Let’s see an example, so it’s crystal clear.  I have a small sample of data that has some sales.

Embedded-Sample-Relationships

Let’s say I want to limit the view of the data by Region.  Here are my available regions.

Embedded-Sample-Regions

I would need to create a role based on Region that looks like this

Embedded-Sample-ManageRoles

Notice that I am using the Username() Dax function for Region.  I know, I know, my customers aren’t Power BI users, so this makes no sense, why would I use this?  Like I said earlier, the value that you pass via the Web API as the EffectiveIdentity will overwrite the Username() function.

Now that I have my Roles set in my Power BI Desktop file, I can publish my file to the Power BI service.  All that’s left to do is to add members to my role.  Now when using Power BI Embedded in this scenario, you only need to add one account to the role that was just created.  Just keep in mind that this account must be have a Power BI Pro license.

Navigate to the Security for the dataset.

Embedded-Sample-Navigate-to-Security

Add your user to the role

Embedded-Sample-Add-Account-To-Role

It should look like this now

Embedded-Sample-Final-Role

Now, let’s look at the sample web app and how this will work.  In the homecontroller.cs there is a call to EmbedReport which contains the creation of the EffectiveIdentity, this is where the magic happens.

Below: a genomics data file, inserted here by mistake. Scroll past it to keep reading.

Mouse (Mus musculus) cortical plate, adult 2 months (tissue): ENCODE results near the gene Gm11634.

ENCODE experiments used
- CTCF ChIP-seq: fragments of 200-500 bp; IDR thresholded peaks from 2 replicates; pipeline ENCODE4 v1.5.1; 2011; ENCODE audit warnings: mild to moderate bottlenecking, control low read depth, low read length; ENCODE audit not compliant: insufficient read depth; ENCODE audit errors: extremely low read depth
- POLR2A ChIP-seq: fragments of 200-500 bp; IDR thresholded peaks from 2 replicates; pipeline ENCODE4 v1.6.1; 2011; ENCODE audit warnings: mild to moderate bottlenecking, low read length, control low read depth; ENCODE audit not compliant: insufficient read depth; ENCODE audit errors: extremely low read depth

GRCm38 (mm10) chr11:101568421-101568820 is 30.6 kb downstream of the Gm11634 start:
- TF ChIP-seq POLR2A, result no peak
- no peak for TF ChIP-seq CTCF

Embedded-Sample-Effective-Identity

Let’s take a look at how this works from the front end.  Here’s my report with no security.

Embedded-Sample-No-Security

Now I just click the checkbox View as a different user, enter my values then click Reload.

Embedded-Sample-Filtered-Result

Presto change-o, the data is filtered for just the Midwest Region.  But wait, Midwest isn’t a Power BI user, so how does that work?  Again, the EffectiveIdentity overwrites the Username() function and applies whatever you have entered.  It’s magic, I’m telling you.

One thing that tripped me up was that I wanted to filter by RegionID, not region name.  When we work with data, we want to be as precise as possible so we typically use a primary key (or other unique identifier) to filter our data.  However I have discovered through trial and error that you cannot pass a number, you have to pass character data in order for the filter to work.  This means for your data you may need to ensure that there is some unique character data field to identify your customers other than a numeric ID field.

Oh, and if you want to play around with this you can use the sample app from Github and this Power BI Desktop file.

I hope this was helpful.

Update: 2-Feb-2019

I was asked an interesting question via Twitter by Dave Ruijter about converting data to string so you could essentially still use the numeric ID field.

Instead I added a computed column to my dataset that uses the FORMAT() function to convert the existing numeric ID field to a string.

Embedded-Sample-New-Computed-Column

Then I based my role on that column, still using the Username() function.

Embedded-Sample-Using-RegionID-Role

Now I can filter based on the ID field, WooHoo!

Embedded-Sample-Final-Using-RegionID

Thanks Dave Ruijter for making me think about this a little bit more.